First name
Charles
Middle name
E
Last name
Canter

Title

Survival Without Cardiac Transplantation Among Children With Dilated Cardiomyopathy.

Year of Publication

2017

Number of Pages

2663-2673

Date Published

2017 Nov 28

ISSN Number

1558-3597

Abstract

BACKGROUND: Studies of children with dilated cardiomyopathy (DCM) have suggested that improved survival has been primarily due to utilization of heart transplantation.

OBJECTIVES: This study sought to determine transplant-free survival for these children over 20 years and identify the clinical characteristics at diagnosis that predicted death.

METHODS: Children <18 years of age with some type of DCM enrolled in the Pediatric Cardiomyopathy Registry were divided by year of diagnosis into an early cohort (1990 to 1999) and a late cohort (2000 to 2009). Competing risks and multivariable modeling were used to estimate the cumulative incidence of death, transplant, and echocardiographic normalization by cohort and to identify the factors associated with death.

RESULTS: Of 1,953 children, 1,199 were in the early cohort and 754 were in the late cohort. Most children in both cohorts had idiopathic DCM (64% vs. 63%, respectively). Median age (1.6 vs. 1.7 years), left ventricular end-diastolic z-scores (+4.2 vs. +4.2), and left ventricular fractional shortening (16% vs. 17%) at diagnosis were similar between cohorts. Although the rates of echocardiographic normalization (30% and 27%) and heart transplantation (24% and 24%) were similar, the death rate was higher in the early cohort than in the late cohort (18% vs. 9%; p = 0.04). Being in the early cohort (hazard ratio: 1.4; 95% confidence interval: 1.04 to 1.9; p = 0.03) independently predicted death.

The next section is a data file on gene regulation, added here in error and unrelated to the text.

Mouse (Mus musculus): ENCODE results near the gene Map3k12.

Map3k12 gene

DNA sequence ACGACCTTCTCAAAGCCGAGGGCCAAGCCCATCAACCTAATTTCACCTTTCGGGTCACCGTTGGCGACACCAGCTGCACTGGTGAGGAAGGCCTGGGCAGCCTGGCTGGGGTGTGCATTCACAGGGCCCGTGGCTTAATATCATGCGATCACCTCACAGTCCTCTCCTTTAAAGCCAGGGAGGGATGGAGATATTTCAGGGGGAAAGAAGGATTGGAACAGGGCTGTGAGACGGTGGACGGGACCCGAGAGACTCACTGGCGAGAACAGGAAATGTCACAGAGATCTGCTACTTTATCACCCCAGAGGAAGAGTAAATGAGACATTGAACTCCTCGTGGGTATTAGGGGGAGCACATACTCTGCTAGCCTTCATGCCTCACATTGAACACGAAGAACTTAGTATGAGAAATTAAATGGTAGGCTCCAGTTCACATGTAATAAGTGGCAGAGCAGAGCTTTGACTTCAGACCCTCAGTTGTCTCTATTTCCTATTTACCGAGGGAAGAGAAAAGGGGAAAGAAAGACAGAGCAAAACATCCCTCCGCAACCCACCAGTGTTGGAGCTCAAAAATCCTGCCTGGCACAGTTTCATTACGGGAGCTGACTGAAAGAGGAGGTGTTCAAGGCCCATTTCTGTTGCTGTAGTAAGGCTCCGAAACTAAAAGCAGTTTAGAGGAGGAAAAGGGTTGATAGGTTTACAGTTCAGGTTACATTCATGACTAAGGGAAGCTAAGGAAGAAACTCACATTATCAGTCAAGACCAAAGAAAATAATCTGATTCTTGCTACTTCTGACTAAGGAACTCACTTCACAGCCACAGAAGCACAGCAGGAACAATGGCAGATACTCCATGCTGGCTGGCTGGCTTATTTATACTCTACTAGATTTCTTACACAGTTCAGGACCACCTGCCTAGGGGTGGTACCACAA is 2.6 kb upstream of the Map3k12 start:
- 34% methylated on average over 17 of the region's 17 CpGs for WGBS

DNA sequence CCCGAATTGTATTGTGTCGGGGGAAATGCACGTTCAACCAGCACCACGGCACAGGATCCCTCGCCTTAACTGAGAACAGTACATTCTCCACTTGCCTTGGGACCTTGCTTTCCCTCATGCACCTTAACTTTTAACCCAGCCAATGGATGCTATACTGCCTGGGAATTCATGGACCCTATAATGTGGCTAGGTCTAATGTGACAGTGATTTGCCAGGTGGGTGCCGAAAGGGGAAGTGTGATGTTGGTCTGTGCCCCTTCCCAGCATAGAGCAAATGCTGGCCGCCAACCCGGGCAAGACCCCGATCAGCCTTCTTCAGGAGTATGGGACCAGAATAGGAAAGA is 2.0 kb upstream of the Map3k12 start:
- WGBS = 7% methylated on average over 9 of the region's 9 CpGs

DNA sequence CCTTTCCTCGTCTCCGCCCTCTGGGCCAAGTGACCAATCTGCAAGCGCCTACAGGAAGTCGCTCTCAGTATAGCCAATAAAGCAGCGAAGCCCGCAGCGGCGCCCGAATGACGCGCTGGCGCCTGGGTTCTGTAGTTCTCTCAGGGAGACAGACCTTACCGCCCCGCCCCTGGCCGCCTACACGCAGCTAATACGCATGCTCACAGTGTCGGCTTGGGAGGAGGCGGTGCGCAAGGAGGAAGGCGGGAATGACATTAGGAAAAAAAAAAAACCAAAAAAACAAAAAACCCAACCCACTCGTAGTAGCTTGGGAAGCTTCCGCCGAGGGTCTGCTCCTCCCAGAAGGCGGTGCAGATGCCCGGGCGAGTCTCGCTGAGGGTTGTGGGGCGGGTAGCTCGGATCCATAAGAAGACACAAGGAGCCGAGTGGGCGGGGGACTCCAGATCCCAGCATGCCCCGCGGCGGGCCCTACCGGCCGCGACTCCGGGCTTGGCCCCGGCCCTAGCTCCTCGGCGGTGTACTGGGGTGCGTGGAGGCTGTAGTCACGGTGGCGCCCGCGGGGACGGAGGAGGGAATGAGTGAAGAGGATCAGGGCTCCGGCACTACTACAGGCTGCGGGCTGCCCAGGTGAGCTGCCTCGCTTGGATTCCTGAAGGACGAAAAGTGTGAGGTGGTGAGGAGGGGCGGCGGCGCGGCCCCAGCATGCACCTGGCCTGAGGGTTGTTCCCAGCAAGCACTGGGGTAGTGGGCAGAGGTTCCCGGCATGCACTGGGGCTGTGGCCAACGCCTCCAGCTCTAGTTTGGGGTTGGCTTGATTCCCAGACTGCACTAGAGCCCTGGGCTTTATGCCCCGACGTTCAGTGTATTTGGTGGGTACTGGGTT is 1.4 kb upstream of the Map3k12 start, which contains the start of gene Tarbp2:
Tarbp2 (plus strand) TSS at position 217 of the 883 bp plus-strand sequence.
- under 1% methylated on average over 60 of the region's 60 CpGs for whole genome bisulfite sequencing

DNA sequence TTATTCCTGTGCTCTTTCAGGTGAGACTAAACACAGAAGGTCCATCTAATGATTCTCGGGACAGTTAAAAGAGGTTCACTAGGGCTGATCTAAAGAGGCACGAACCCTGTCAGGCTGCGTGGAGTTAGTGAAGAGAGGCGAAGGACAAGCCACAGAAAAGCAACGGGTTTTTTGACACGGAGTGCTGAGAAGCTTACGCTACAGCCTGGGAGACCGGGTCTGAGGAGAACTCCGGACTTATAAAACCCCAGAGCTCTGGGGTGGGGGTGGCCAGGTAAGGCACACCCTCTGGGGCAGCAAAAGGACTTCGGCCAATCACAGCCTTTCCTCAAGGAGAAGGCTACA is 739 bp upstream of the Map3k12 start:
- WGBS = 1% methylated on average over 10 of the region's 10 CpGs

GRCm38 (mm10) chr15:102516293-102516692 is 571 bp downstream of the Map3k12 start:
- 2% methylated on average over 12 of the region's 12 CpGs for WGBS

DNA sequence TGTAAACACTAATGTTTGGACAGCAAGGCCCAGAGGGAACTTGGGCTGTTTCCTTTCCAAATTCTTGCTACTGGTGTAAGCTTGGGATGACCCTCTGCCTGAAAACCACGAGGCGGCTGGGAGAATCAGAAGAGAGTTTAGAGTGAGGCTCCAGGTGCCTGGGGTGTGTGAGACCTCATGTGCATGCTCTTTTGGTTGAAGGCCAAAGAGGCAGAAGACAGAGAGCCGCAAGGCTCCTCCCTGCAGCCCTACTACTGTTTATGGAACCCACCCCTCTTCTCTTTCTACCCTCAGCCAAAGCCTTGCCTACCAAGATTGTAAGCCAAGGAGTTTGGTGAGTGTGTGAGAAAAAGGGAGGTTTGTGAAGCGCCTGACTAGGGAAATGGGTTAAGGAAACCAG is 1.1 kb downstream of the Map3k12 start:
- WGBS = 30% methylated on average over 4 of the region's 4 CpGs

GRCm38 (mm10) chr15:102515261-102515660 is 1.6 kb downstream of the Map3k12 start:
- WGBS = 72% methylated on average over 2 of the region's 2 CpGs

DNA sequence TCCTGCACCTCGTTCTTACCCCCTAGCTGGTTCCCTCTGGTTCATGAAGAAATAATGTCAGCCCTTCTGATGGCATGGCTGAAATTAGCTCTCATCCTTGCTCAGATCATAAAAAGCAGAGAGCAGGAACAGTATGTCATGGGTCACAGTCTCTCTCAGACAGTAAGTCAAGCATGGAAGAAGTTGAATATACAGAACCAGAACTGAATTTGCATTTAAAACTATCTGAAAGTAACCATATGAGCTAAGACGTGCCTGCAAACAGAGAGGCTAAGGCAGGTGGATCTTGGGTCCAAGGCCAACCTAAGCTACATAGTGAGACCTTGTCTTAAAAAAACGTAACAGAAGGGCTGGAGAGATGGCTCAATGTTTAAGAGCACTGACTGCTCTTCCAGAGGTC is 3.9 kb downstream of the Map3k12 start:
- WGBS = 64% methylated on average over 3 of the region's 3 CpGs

CONCLUSIONS: Children with DCM have improved survival in the more recent era. This appears to be associated with factors other than heart transplantation, which was equally prevalent in both eras. (Pediatric Cardiomyopathy Registry [PCMR]; NCT00005391).

DOI

10.1016/j.jacc.2017.09.1089

Alternate Title

J. Am. Coll. Cardiol.

PMID

29169474

Title

The genetic architecture of pediatric cardiomyopathy.

Year of Publication

2022

Date Published

2022 Jan 10

ISSN Number

1537-6605

Abstract